The fact that there are meanwhile platforms for discussing such issues such as abuse and child poverty is important, she says. However, Sabine Andresen does not want to participate in heated controversies and the rapid polarisation of debates in daily news formats such as Twitter and Instagram. She is happy to explain her position in the context of longer broadcasting formats that offer time for a topic to unfold. During the pandemic, it was important to her to inform the public about the results of her studies on the precarious situation of children and young people. Inform, she says, not advise. She is also involved in policy advice, for example, since July 2022 as deputy chairperson of the expert commission for the Federal Government’s new report on children and young people. But that demands a lot of patience, she says, because even obvious problems such as child and youth poverty are being addressed “very hesitantly”.

When Sabine Andresen feels that she is repeating herself too often, that her expertise is no longer contributing anything new, she takes a step back now and again from science communication in the media. “Research and teaching, thinking about something in depth, for that you need to be alone.” This means that if you want to communicate something seriously, you have to be able to disappear temporarily from the public stage. Even at the risk of being forgotten.

Sabine Andresen is Professor of Educational Science with a focus on childhood and youth research. In 2020, she was awarded the Public Service Fellowship prize of the Alfons and Gertrud Kassel Foundation.

Uwe Volkmann

The positive effect of irritation

There are two reasons why Uwe Volkmann has been speaking out in public for over twenty years. In our interview, he describes the first reason as the fact that he himself has been dealing with a specific topic for some time and is convinced that his observations are of public interest – for example on the concept of race in Germany’s Basic Law or on the guarantee of human dignity. Volkmann, an expert on constitutional law who is also a legal philosopher, then expresses his thoughts in an extensive essay and offers it to one of the recognised, reputable newspapers. This happens about once a year.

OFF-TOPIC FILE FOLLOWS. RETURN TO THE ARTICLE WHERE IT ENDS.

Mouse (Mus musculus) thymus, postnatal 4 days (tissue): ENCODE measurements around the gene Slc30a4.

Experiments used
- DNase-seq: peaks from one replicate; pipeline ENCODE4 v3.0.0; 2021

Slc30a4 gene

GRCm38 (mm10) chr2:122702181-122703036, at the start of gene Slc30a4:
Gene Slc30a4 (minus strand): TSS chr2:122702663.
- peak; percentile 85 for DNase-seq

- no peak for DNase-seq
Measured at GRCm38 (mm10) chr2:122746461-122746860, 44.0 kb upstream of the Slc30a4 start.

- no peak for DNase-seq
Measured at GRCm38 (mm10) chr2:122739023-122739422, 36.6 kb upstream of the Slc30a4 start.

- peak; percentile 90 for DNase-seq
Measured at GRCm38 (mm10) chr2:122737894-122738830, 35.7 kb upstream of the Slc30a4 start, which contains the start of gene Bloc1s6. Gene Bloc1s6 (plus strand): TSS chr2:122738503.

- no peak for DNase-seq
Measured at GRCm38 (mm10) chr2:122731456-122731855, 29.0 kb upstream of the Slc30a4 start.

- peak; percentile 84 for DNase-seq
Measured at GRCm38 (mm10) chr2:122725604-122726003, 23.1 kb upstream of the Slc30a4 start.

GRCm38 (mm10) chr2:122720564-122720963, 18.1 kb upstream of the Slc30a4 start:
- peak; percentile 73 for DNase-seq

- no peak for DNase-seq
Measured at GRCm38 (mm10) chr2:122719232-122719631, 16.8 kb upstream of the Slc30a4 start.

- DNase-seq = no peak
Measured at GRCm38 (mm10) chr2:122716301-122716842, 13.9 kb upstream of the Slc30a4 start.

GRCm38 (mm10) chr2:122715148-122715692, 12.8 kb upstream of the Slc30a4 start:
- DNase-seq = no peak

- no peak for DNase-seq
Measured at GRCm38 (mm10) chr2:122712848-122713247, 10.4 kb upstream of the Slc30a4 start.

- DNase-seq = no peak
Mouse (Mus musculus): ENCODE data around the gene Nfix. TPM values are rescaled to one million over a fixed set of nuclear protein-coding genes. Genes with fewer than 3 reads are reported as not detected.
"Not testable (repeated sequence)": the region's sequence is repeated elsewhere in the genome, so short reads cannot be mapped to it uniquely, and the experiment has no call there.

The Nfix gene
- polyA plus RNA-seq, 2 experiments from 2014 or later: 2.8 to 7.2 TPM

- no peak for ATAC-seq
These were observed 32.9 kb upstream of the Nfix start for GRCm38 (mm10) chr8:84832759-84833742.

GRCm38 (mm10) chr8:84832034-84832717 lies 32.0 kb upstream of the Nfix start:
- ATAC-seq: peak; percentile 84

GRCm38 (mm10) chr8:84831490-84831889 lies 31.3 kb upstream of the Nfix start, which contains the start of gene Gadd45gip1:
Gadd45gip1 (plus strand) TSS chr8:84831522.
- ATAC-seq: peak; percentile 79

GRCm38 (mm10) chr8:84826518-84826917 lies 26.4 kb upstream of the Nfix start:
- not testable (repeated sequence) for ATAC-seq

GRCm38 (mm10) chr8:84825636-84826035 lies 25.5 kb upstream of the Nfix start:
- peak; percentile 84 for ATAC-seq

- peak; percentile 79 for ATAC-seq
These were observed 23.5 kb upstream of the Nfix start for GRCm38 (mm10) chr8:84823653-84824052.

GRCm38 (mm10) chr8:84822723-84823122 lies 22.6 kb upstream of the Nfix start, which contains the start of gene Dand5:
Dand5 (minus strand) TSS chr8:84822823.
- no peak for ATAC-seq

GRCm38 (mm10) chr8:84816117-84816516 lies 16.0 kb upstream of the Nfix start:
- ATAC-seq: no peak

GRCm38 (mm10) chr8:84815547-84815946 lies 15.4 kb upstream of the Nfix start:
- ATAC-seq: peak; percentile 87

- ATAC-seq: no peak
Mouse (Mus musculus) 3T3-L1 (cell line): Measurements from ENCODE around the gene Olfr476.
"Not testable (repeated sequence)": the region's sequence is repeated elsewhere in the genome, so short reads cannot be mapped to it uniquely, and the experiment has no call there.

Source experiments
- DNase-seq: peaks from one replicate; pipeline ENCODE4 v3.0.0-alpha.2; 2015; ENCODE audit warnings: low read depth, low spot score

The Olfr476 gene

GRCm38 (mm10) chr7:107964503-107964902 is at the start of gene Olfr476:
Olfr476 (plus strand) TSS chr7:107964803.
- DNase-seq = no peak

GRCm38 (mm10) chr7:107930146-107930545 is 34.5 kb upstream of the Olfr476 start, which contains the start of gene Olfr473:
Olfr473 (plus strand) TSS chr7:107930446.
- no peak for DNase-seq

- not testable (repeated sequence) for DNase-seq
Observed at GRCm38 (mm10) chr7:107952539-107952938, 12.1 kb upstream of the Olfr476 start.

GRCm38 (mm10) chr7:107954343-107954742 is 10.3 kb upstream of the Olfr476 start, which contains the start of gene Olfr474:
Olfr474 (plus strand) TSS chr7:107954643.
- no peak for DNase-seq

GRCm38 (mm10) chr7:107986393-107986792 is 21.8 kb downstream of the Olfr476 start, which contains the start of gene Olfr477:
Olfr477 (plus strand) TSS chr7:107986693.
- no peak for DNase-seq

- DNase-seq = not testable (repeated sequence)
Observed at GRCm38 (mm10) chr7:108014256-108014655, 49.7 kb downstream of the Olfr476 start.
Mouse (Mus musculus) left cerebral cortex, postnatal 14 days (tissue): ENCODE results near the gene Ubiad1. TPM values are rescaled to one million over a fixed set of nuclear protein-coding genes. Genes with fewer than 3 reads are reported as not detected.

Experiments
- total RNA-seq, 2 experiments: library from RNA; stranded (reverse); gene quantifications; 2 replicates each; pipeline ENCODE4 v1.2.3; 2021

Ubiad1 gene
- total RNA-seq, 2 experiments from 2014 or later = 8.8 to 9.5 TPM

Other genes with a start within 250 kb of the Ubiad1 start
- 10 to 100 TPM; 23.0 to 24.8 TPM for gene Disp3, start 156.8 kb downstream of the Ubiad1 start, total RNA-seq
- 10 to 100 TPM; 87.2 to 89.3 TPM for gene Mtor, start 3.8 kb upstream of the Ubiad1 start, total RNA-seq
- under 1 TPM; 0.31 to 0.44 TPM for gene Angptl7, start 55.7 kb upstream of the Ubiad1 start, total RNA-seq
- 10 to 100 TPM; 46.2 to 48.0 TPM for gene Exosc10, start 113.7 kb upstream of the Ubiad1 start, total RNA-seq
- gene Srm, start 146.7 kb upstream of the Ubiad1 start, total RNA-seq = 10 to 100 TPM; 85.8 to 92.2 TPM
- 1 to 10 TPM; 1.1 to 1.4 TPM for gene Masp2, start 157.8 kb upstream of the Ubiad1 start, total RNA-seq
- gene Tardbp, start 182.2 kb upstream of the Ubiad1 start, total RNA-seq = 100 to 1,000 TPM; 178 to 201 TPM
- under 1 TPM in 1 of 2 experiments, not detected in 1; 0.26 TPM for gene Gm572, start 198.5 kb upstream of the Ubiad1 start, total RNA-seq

Volkmann describes the second reason as the “positive effect of irritation”. This irritation then catapults him, he says, into an ongoing debate because he feels that the legal perspective is neglected in public discussion, because debates are one-sided, because arguments are lacking – such as in the refugee crisis, where Volkmann once produced three arguments in favour of an unlimited admission of refugees and three arguments against it. The reactions were not long in coming.

The latest positive effect of irritation for Volkmann was triggered during the coronavirus pandemic, where he was one of the few legal scholars in the country to deal critically with restrictions on civil liberties – the first time three days after lockdown came into force. For him, the discussion at the time was dominated too much by virological perspectives, while at the same time political measures were being adopted in rapid succession. What then motivates Volkmann is his desire for a nuanced debate.

That he was indeed fighting on different fronts with the articles he wrote during the pandemic and deliberately falling between two stools is evident from the fact that – depending on the article (civil liberties or compulsory vaccination) – he received the most emphatic approval and the vilest rejection from the same clientele. In this volatile atmosphere, Volkmann consciously used cautious wording for the first time, had each article proofread before it was published and answered media enquiries only very selectively. Nevertheless, he is convinced that science has a duty to share its knowledge. But if science, to cite Luhmann, also means “entering uncertain terrain”, then scientists must also make it clear: our knowledge is provisional. For this reason, Volkmann feels rather uncomfortable with collective campaigns such as petitions and open letters. “That is when collective pressure is exerted on the public in the name of science.” Instead, Volkmann makes the case for the freedom of argument in the “pluralist babble of voices” – to which he is always happy to add his own.

Uwe Volkmann is Professor of Public Law and Legal Philosophy.